Sticker Charts: Effective? Damaging?

We often use reward systems like sticker charts and treat jars to encourage good behavior. Is this counterproductive in the long run? Will my children always feel entitled to an immediate reward when they do a good deed?

Kristin, in Palo Alto, CA

Kristin, this is a great question that I think keeps some parents up at night.  OK, some Moms up at night – I’m pretty sure most Dads are too practical to worry about this.

With any discipline strategy there are two questions that matter.  Does it work, and what does it teach?

Does it work?

Rewards for expected behavior work with some children really well.  Meaning, some kids will do as we’ve asked and change their behavior in exchange for a reward.  Some kids couldn’t care less and don’t change their behavior, and others will be involved in the reward system for a very short time and then revert to the old behavior.  This seems to be personality based and I don’t think there is a lot you can do to change it.

I’ve seen in my medical practice that it is common to have different reactions to rewards (and punishments) even in the same family.  In my house I have two kids who would hop through their day on one foot if they were asked and will try any new behavior if there is a sticker involved.  I also have been blessed with two who would say, “Stickers… nah, thanks anyway.”  Even for chocolate (the holy grail in our world) they would try something maybe once and then never again if they didn’t feel like it.

What does it teach?

This is the stickier (unable to resist the pun, sorry) question.  I agree with you that setting up the habit of receiving a reward for expected behaviors teaches a “What’s in it for me?” attitude.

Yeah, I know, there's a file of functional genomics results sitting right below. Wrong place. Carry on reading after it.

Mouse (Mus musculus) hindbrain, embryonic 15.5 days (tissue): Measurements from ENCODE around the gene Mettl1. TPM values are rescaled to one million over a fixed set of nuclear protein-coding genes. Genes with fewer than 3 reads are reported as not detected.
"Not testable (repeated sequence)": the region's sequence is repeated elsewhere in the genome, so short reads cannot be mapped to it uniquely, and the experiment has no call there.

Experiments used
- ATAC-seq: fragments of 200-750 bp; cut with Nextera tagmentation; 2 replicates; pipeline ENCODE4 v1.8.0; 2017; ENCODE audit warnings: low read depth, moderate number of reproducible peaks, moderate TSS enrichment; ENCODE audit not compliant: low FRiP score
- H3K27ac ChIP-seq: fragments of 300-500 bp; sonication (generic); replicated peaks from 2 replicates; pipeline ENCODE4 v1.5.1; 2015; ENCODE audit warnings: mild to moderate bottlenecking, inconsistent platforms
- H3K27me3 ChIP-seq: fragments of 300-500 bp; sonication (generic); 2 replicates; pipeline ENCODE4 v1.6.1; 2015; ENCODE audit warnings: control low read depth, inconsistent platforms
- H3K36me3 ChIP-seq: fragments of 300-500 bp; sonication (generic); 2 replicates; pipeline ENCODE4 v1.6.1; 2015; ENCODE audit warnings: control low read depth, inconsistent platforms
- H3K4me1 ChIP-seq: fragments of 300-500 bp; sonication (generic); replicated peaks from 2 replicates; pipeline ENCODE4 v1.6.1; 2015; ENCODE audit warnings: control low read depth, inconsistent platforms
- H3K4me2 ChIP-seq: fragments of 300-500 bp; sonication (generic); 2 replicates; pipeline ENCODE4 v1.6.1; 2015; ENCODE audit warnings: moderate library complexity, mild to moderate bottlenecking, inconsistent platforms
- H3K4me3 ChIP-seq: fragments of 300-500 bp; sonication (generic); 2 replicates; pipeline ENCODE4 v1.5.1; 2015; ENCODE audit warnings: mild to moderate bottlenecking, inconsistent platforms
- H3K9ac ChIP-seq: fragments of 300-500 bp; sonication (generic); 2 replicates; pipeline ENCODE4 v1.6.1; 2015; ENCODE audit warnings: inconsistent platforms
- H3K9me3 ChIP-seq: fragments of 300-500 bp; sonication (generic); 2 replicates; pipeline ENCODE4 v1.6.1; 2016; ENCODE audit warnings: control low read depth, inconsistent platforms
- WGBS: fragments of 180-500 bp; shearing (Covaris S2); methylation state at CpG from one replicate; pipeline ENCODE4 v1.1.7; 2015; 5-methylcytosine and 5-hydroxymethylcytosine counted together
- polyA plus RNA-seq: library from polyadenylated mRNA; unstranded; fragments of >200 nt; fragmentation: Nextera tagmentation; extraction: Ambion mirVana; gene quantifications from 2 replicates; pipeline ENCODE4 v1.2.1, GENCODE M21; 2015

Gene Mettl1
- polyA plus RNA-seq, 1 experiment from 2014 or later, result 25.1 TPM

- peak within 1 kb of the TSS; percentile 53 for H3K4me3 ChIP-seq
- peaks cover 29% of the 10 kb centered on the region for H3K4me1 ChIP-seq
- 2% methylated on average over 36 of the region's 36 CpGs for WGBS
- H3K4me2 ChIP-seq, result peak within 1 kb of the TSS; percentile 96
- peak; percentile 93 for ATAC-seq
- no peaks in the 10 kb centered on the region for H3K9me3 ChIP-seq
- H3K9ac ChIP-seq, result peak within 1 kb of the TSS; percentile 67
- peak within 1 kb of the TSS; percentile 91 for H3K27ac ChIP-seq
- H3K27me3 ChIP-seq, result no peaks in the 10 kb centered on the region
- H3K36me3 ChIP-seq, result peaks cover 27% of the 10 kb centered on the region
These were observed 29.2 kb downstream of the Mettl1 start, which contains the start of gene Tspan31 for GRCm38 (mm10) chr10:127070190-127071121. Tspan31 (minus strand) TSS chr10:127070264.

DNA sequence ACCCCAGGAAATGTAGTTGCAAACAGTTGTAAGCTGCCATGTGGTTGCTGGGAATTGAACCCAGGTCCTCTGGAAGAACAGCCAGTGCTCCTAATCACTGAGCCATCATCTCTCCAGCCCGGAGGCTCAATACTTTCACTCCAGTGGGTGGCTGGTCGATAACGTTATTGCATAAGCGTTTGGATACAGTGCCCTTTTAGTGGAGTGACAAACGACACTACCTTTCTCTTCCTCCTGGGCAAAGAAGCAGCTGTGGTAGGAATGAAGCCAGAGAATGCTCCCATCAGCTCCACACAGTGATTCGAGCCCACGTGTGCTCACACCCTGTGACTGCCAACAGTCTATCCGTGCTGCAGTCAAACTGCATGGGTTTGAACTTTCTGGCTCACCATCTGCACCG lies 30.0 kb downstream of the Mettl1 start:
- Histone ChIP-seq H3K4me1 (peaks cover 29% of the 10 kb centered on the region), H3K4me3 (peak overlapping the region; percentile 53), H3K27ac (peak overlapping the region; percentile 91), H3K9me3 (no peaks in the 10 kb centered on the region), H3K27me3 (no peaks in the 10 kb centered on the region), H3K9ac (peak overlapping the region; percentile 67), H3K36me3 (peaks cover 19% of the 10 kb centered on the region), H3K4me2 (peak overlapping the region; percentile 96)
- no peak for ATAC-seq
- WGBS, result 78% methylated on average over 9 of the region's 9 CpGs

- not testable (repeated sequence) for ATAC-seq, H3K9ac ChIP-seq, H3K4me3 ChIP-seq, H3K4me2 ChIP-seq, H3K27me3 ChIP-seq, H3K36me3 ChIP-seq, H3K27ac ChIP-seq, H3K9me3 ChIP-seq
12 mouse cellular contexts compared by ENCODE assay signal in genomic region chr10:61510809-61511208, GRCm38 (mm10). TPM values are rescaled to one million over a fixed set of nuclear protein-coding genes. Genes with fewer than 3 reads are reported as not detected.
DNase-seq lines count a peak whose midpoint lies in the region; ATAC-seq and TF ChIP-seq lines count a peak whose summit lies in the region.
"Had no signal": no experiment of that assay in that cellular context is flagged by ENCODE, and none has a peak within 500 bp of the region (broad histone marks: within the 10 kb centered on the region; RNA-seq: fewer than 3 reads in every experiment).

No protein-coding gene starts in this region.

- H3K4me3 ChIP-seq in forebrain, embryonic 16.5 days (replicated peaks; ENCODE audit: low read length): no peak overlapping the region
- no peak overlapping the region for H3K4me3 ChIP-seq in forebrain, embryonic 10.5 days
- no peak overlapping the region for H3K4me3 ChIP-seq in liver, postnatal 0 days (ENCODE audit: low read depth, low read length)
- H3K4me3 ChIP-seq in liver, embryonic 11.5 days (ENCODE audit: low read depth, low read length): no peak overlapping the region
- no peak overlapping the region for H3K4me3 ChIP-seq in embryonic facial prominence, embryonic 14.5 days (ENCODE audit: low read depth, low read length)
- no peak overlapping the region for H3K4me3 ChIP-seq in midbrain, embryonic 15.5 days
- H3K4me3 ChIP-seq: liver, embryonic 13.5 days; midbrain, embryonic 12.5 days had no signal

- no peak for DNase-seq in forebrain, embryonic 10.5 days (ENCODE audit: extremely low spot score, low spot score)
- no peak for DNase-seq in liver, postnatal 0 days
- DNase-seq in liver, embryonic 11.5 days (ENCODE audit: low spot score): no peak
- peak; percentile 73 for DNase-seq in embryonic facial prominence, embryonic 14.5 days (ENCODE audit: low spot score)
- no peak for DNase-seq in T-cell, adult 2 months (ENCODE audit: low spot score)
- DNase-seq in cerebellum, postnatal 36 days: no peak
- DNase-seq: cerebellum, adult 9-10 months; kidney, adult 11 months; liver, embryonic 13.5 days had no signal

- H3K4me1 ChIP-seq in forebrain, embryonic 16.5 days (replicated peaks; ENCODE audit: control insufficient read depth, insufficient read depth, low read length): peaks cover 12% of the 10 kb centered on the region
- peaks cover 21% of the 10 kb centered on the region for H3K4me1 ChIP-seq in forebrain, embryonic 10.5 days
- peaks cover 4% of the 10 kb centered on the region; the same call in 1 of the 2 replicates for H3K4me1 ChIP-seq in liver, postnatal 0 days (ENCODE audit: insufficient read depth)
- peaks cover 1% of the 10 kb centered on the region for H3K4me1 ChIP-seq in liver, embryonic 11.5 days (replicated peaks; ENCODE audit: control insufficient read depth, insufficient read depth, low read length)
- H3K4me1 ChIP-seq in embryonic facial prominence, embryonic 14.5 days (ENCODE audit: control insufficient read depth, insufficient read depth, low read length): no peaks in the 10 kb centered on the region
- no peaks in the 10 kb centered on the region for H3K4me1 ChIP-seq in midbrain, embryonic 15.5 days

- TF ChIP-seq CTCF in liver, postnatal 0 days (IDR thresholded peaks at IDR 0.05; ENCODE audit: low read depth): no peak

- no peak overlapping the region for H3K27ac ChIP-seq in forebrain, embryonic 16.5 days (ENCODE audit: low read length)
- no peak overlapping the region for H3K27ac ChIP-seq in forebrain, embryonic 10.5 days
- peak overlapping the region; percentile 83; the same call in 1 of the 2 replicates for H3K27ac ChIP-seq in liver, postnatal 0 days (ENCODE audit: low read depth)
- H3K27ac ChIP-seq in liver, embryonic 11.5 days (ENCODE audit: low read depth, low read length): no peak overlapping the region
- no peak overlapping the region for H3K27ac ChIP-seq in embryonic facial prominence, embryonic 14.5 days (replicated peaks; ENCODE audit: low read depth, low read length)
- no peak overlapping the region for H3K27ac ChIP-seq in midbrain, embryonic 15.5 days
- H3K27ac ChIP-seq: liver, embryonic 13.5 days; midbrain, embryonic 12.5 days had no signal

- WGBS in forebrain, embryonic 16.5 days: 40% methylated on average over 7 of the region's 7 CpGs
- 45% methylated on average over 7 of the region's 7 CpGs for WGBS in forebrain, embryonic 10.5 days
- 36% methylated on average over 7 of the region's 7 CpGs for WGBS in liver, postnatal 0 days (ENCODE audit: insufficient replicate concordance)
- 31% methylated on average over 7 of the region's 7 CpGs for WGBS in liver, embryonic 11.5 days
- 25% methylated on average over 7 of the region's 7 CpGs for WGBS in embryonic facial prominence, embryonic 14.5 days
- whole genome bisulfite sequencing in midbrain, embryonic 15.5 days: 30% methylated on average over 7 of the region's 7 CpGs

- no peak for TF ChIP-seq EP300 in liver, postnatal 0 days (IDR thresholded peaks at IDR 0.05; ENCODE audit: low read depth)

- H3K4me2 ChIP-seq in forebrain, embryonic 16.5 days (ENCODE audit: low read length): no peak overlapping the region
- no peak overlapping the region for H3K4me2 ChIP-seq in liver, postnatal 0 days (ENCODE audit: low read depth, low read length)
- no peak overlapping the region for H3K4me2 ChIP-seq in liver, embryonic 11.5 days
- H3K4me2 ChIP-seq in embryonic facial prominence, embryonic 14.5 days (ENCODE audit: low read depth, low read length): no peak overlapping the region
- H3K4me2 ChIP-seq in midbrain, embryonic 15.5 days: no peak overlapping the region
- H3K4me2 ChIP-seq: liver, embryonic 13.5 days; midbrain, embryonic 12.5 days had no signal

The social science research on behavior change shows that reward systems (usually called Token Economies in the literature) are effective for only short periods.  Over time the motivation decreases even if the rewards don’t change.  You end up having to promise bigger prizes for the same tasks.

The biggest problem is this is not great preparation for the world ahead of our children.  In life we can earn rewards for consistent, excellent work – sometimes.  But these are not handed out each time we accomplish something, they accumulate over time.  A good grade, a promotion, a higher wage take time and creativity and persistence to achieve.

When we want our kids to learn good habits we need to expect it of them and link the mastery of a task to a new privilege.  For example, you want your daughter to hang up her coat each day when she gets home.  After she has mastered this skill you say “I would like to get you a very nice new jacket for this spring because you’ve shown you know how to take care of it.”  This is different than saying “If you hang up your coat every day for two weeks I will get you a new coat.”  How is it different?  The child in the first example will keep hanging up the new coat.  The child in the second example will (research shows) be motivated ONLY UNTIL she gets the new coat and then will drop the new habit – and the new coat – onto the floor.

Explaining a “reward” as an earned privilege signals a change in your child’s status.  Kids are desperate to be acknowledged as older or more mature and this is a great motivator.  From “big boy underpants” to demonstrating the abilities necessary to stay home alone, children will see the benefit of making a behavior change and (here is the best part) realize that they have to keep it up to keep the privilege.  THAT is what sets this apart from the sticker chart.  This also does a fair job of showing them what adult life is like.